Bucking, especially if triggered by fear, pain or excitement, is generally a minor disobedience, unless it is strong enough to unseat the rider, at which point it is a dangerous act. If bucking is a premeditated act of the horse and becomes an undesired habit (such as when a horse learns to buck off a rider so as to no longer have to work), then the horse must be re-schooled by a professional trainer. There have been Olympians who have had to send their horses for re-training by a specialist.
It is important to address the problem of the bucking immediately. Even with good cause, it is a potentially dangerous disobedience that cannot be encouraged or allowed to continue. However, a rider does need to be sure that it is not poor riding that is causing confusion, or a result of poorly-fitting tack that is causing the horse pain. The horse's turn-out schedule should also be assessed, as extra turn-out will give a horse to release his extra energy before the rider gets on. In certain cases (such as a show, when horses are unable to be turned-out for extended periods), longeing the horses for a brief period can help calm him enough so that the rider can get on.
If a horse bucks, the best solution is to use one direct rein to pull the horse's head sideways and up, turning the horse in a small circle. If a rider pulls the horse's head up with both reins, the horse's neck is stronger and the rider is likely to be flipped over the horse's head. By turning the horse sideways, the rider has more leverage and a horse cannot easily buck while turning around. When the horse stops bucking, it must be asked to move forward; a horse also cannot buck very hard while moving forward. Usually a horse gives some warning that it is about to buck by dropping its head, slowing down or stopping, and excessively rounding up in the back (cowboys referred to this as "getting a lump in the back"). To discourage bucking when the rider anticipates it, the rider should ask the horse to move forward or in a circle, raise their hands and the horse's head, and deliberately put the horse into a hollowed-out frame for a moment by sitting back a bit with their heels down, seat deep, and shoulders slightly back. This will help a rider stay in balance if the horse bucks, and the act of deliberately raising the head and hollowing out the horse's back reduces the power and severity of the buck. Certain training aids, such as a gag bit, certain types of martingale or, particularly on ponies, an overcheck, may also discourage bucking.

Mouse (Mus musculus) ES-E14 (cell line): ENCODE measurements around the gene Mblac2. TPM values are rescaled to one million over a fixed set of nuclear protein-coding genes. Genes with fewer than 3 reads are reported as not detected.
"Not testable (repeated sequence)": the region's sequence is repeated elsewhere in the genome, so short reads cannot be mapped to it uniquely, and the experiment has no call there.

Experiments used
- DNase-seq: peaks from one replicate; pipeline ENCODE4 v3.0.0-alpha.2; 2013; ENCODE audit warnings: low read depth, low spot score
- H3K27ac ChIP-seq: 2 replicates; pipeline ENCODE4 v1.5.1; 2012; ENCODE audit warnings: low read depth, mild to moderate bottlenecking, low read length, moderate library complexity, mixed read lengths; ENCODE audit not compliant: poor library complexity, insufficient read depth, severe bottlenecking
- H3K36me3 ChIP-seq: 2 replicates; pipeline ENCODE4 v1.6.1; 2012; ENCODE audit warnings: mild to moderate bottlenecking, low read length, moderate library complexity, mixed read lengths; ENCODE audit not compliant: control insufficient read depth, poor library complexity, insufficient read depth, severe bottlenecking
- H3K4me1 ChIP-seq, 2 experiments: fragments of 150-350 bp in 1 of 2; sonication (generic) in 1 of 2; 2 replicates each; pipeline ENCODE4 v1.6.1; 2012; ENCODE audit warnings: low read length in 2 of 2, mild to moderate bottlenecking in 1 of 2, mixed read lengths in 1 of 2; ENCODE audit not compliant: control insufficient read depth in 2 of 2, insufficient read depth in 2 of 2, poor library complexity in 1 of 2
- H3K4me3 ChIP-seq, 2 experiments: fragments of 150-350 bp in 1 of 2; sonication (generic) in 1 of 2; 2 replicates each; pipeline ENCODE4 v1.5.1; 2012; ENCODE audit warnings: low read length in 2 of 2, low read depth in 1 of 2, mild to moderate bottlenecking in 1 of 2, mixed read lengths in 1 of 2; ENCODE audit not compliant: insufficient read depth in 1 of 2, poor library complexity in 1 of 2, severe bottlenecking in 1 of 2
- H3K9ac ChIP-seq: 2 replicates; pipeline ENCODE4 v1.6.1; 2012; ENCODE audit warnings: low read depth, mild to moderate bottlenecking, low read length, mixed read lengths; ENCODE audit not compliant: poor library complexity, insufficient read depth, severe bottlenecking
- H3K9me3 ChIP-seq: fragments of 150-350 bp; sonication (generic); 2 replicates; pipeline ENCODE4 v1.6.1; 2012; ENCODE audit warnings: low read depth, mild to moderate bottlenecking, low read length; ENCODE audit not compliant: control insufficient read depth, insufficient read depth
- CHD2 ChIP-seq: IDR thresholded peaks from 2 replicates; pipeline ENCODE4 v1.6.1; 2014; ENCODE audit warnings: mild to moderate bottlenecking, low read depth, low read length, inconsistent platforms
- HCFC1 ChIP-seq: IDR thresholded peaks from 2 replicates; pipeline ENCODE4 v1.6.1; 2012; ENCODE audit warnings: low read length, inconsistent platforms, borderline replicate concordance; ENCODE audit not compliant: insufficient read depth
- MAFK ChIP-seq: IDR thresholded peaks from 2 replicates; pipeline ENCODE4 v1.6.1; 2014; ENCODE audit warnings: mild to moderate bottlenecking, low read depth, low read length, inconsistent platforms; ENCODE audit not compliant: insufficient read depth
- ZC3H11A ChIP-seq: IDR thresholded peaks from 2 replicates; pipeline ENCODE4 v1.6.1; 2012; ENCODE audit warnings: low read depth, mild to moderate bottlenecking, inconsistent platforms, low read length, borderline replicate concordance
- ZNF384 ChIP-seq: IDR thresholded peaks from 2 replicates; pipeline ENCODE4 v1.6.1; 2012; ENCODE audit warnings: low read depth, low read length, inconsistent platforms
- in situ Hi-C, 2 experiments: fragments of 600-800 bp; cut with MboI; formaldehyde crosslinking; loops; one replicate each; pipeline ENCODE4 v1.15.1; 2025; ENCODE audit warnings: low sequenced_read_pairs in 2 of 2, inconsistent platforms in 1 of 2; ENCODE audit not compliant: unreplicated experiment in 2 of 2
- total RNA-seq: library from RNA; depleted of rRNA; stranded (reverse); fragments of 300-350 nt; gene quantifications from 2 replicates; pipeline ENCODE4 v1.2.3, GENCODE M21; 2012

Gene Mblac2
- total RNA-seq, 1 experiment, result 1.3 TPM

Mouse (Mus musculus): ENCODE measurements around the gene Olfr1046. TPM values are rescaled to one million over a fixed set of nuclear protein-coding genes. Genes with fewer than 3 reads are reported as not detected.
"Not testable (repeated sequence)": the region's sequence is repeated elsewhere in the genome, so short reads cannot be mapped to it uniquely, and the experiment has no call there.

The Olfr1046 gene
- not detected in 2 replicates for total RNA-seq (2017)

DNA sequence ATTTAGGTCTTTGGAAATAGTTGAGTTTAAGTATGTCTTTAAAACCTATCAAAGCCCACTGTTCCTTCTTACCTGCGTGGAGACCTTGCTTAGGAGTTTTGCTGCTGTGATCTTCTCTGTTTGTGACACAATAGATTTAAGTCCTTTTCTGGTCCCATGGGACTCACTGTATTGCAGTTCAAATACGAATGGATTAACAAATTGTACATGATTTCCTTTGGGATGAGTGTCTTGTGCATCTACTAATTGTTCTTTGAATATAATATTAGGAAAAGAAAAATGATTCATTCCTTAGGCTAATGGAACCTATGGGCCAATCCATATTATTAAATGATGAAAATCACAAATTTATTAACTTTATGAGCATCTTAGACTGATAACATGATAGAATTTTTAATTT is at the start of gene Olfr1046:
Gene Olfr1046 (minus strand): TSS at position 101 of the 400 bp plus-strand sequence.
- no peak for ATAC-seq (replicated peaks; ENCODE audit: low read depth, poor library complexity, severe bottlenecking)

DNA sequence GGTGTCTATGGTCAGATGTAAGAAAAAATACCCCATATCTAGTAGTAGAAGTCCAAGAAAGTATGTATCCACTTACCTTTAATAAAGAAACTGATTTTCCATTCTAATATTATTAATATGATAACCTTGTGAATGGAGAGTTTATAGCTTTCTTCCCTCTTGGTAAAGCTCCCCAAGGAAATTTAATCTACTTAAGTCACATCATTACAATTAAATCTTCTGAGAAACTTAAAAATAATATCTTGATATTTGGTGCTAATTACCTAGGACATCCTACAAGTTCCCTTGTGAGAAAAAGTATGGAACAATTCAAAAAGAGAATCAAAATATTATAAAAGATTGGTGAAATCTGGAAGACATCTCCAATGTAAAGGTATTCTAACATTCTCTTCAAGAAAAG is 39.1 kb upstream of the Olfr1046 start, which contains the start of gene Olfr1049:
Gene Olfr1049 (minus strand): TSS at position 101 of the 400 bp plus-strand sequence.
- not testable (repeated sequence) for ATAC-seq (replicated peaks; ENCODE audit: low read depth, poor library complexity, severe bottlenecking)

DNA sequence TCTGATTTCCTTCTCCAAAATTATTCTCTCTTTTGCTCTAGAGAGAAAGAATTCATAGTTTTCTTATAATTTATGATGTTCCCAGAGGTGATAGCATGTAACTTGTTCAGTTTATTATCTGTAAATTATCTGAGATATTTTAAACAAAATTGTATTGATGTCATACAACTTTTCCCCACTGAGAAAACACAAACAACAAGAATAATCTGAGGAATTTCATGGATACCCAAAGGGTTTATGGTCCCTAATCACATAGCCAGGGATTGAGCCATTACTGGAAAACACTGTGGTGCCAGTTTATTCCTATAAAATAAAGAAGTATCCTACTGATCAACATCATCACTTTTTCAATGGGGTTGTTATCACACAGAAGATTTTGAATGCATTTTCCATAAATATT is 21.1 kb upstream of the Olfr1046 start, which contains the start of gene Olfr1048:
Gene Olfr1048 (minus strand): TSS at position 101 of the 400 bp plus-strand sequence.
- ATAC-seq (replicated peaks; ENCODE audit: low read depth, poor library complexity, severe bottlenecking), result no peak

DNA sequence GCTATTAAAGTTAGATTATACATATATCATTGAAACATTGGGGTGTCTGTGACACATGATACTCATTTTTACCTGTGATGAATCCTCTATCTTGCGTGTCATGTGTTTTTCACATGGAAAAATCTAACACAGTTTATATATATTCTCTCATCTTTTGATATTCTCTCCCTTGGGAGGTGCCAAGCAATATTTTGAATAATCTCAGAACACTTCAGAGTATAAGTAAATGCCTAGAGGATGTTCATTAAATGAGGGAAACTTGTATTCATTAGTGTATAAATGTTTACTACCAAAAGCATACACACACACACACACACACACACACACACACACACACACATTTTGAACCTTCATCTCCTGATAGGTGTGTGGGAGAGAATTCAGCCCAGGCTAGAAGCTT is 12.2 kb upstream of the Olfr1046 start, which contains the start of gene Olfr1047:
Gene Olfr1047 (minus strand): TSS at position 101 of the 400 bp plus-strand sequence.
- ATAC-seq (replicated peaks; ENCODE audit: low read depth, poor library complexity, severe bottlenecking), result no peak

Consequences of chronic bucking
Horses that are chronic and consistent buckers cannot be ridden safely and if they cannot be retrained become unsuitable for any type of ordinary riding. There are few options available to such an animal, and often humane euthanasia or sale to slaughter is that animal's fate. Horses that cannot be trained not to buck frequently cannot find a home anywhere and may eventually wind up being sold for horsemeat.
In a few cases, a horse that cannot be retrained not to buck may be sold to a rodeo stock contractor. Ironically, such horses often fetch a high price in the bucking stock world because they often are easy to handle on the ground, yet very clever and skilled at unseating riders, thus allowing a cowboy to obtain a high score if the rider can stay on. At rodeo auctions such as the Miles City Bucking Horse Sale, a spoiled riding horse, particularly one that is powerfully built, will bring a top price and have a long career in rodeo.
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- Parsons v. Crown Disposal Co., 15 Cal. 4th 456 (1997).